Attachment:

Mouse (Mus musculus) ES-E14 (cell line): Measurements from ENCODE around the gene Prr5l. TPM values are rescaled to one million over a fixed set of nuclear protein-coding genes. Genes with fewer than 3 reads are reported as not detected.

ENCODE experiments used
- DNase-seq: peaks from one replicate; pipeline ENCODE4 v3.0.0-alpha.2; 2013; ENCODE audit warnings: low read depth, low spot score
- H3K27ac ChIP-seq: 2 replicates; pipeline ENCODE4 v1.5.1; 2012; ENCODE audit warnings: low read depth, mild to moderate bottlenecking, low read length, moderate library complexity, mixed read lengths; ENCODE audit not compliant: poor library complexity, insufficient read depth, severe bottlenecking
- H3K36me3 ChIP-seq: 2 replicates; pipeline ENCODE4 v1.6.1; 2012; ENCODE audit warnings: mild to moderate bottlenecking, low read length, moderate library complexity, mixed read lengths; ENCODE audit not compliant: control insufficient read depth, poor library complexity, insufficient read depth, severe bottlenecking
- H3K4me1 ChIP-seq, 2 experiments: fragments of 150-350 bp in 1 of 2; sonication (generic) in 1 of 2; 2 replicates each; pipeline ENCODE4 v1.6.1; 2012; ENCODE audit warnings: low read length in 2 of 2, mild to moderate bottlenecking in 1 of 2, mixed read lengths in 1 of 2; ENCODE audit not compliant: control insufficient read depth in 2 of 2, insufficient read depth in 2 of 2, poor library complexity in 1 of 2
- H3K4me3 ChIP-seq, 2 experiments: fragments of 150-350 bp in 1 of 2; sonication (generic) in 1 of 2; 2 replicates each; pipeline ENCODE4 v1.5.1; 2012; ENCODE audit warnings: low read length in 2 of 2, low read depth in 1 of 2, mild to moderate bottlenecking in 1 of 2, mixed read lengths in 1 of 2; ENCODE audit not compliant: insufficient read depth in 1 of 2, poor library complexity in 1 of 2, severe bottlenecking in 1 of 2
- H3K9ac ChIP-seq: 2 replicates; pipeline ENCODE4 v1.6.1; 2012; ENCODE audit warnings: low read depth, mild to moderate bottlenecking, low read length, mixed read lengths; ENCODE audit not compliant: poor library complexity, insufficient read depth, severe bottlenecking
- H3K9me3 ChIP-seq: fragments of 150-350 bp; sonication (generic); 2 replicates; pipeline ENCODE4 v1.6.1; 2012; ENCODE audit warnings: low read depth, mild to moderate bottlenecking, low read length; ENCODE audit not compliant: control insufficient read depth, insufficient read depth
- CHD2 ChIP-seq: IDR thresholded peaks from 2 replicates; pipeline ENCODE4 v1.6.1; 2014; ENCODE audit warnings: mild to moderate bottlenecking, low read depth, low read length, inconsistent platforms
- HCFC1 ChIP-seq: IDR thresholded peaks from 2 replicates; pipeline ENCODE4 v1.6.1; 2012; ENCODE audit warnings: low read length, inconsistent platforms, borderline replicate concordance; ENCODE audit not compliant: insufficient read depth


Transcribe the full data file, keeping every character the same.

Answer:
Mouse (Mus musculus) ES-E14 (cell line): Measurements from ENCODE around the gene Prr5l. TPM values are rescaled to one million over a fixed set of nuclear protein-coding genes. Genes with fewer than 3 reads are reported as not detected.

ENCODE experiments used
- DNase-seq: peaks from one replicate; pipeline ENCODE4 v3.0.0-alpha.2; 2013; ENCODE audit warnings: low read depth, low spot score
- H3K27ac ChIP-seq: 2 replicates; pipeline ENCODE4 v1.5.1; 2012; ENCODE audit warnings: low read depth, mild to moderate bottlenecking, low read length, moderate library complexity, mixed read lengths; ENCODE audit not compliant: poor library complexity, insufficient read depth, severe bottlenecking
- H3K36me3 ChIP-seq: 2 replicates; pipeline ENCODE4 v1.6.1; 2012; ENCODE audit warnings: mild to moderate bottlenecking, low read length, moderate library complexity, mixed read lengths; ENCODE audit not compliant: control insufficient read depth, poor library complexity, insufficient read depth, severe bottlenecking
- H3K4me1 ChIP-seq, 2 experiments: fragments of 150-350 bp in 1 of 2; sonication (generic) in 1 of 2; 2 replicates each; pipeline ENCODE4 v1.6.1; 2012; ENCODE audit warnings: low read length in 2 of 2, mild to moderate bottlenecking in 1 of 2, mixed read lengths in 1 of 2; ENCODE audit not compliant: control insufficient read depth in 2 of 2, insufficient read depth in 2 of 2, poor library complexity in 1 of 2
- H3K4me3 ChIP-seq, 2 experiments: fragments of 150-350 bp in 1 of 2; sonication (generic) in 1 of 2; 2 replicates each; pipeline ENCODE4 v1.5.1; 2012; ENCODE audit warnings: low read length in 2 of 2, low read depth in 1 of 2, mild to moderate bottlenecking in 1 of 2, mixed read lengths in 1 of 2; ENCODE audit not compliant: insufficient read depth in 1 of 2, poor library complexity in 1 of 2, severe bottlenecking in 1 of 2
- H3K9ac ChIP-seq: 2 replicates; pipeline ENCODE4 v1.6.1; 2012; ENCODE audit warnings: low read depth, mild to moderate bottlenecking, low read length, mixed read lengths; ENCODE audit not compliant: poor library complexity, insufficient read depth, severe bottlenecking
- H3K9me3 ChIP-seq: fragments of 150-350 bp; sonication (generic); 2 replicates; pipeline ENCODE4 v1.6.1; 2012; ENCODE audit warnings: low read depth, mild to moderate bottlenecking, low read length; ENCODE audit not compliant: control insufficient read depth, insufficient read depth
- CHD2 ChIP-seq: IDR thresholded peaks from 2 replicates; pipeline ENCODE4 v1.6.1; 2014; ENCODE audit warnings: mild to moderate bottlenecking, low read depth, low read length, inconsistent platforms
- HCFC1 ChIP-seq: IDR thresholded peaks from 2 replicates; pipeline ENCODE4 v1.6.1; 2012; ENCODE audit warnings: low read length, inconsistent platforms, borderline replicate concordance; ENCODE audit not compliant: insufficient read depth